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Do blackbirds migrate?

Sent in by Mrs Elsie Titley, Newcastle-under-Lyme

Most of the blackbirds that we see from day to day here in the UK will be resident birds that do not stray far from their home range. However, it is right to say that blackbirds are migratory.

The blackbirds that live in northern Europe such as the Scandinavian countries, will fly south-west to spend the winter. The colder climate further north will make food hard to come by, so these birds may appear in the UK during autumn for our less severe winter.

There have been records of resident birds making journeys across the UK on an annual basis. One such bird, nicknamed Homer, has travelled from a garden in Thetford, Norfolk where he has spent the summer, to Devon where he has wintered for at least three years.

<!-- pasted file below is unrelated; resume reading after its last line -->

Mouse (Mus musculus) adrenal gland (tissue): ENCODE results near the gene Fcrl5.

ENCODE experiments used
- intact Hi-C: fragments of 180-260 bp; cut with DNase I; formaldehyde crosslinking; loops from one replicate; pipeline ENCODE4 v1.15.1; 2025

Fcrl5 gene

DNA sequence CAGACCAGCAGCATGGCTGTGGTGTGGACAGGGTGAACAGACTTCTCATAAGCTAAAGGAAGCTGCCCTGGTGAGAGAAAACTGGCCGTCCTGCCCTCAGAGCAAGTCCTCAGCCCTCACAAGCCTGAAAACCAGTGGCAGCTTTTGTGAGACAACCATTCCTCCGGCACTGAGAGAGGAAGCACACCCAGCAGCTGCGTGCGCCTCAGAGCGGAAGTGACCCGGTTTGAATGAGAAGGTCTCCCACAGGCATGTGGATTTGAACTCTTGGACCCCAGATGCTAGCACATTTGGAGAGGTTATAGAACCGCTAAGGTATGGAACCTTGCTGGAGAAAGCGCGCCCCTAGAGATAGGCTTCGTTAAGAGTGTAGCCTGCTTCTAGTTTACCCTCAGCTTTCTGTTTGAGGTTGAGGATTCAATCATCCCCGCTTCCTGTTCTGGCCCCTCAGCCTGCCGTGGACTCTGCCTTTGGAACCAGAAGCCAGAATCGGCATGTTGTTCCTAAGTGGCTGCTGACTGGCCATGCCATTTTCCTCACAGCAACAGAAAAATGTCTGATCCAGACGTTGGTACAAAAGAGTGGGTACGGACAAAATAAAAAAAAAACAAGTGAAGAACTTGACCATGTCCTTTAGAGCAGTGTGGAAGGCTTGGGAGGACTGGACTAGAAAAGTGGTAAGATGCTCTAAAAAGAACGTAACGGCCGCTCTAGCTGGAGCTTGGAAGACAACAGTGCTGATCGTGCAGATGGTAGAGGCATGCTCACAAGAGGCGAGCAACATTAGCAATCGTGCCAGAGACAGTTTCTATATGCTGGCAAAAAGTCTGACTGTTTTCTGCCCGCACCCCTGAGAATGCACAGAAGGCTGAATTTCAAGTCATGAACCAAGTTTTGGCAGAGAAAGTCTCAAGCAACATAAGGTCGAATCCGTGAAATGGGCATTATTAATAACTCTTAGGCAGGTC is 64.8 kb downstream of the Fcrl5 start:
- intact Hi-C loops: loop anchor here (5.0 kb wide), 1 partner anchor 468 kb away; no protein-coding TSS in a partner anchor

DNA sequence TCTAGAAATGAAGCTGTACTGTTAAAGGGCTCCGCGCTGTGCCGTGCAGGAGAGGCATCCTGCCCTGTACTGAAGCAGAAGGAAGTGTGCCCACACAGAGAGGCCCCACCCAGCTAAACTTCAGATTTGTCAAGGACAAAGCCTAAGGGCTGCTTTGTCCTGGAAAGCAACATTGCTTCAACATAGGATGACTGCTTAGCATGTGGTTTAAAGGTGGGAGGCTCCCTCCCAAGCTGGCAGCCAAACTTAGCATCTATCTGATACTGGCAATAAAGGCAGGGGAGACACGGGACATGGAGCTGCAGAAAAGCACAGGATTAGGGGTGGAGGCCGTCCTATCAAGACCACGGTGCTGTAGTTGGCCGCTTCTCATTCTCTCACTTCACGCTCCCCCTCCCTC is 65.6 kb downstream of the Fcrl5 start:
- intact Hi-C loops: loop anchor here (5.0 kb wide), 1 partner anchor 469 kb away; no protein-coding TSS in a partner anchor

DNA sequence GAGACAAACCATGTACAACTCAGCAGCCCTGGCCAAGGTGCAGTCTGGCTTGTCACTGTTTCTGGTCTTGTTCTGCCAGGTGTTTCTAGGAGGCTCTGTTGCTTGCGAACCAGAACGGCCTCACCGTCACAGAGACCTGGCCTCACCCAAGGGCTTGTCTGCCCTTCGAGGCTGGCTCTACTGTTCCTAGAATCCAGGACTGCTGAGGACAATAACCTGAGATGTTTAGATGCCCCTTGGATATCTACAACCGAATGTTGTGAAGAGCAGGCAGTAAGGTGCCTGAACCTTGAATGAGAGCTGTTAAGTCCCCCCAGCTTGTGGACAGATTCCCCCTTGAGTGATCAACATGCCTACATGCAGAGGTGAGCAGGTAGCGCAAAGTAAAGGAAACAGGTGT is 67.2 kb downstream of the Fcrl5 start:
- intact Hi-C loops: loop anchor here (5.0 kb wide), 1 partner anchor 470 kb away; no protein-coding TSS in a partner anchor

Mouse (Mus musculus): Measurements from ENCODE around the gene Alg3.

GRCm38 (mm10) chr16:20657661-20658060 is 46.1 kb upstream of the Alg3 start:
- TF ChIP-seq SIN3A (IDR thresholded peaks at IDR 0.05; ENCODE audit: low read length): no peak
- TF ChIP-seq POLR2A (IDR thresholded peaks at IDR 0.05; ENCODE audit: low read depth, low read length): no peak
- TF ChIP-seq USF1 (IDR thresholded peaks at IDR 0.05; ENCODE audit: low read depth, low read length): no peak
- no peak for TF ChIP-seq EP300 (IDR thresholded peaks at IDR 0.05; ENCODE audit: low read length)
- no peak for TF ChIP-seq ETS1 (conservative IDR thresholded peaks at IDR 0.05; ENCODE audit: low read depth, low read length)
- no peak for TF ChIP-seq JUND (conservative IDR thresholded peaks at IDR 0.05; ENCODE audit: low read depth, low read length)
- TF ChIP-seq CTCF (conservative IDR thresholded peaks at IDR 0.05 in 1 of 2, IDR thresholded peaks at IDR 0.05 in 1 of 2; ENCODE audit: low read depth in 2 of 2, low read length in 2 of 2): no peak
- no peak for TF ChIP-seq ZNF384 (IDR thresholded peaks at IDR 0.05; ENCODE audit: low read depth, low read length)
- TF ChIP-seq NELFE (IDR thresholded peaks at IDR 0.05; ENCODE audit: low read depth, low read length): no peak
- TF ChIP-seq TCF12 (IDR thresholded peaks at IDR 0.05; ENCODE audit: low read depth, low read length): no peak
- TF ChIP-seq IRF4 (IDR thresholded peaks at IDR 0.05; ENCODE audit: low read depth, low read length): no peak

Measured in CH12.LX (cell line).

Blackbirds will quite often change their habits and distribution over the year. We often see them in gardens raising families and feeding during the spring and summer where they can raise up to three broods. After the breeding season, birds will moult into new feathers and lie low for a few weeks as they are vulnerable at this time. After the moult, the bird's primary objective is to feed up for the winter. This results in many birds leaving their garden breeding grounds and travelling to areas where they may take advantage of the abundant natural food supplies.

This autumn has been prolific in terms of the berry and nut crops and will provide birds and other wildlife with all the nutrients they require to get them through the winter.

Hedgerows and wooded areas with berry and fruit bearing trees are the best places to see blackbirds at this time of year. The UK resident birds will start to come back to gardens later on in winter and the migratory birds will return to their breeding territories in early spring.

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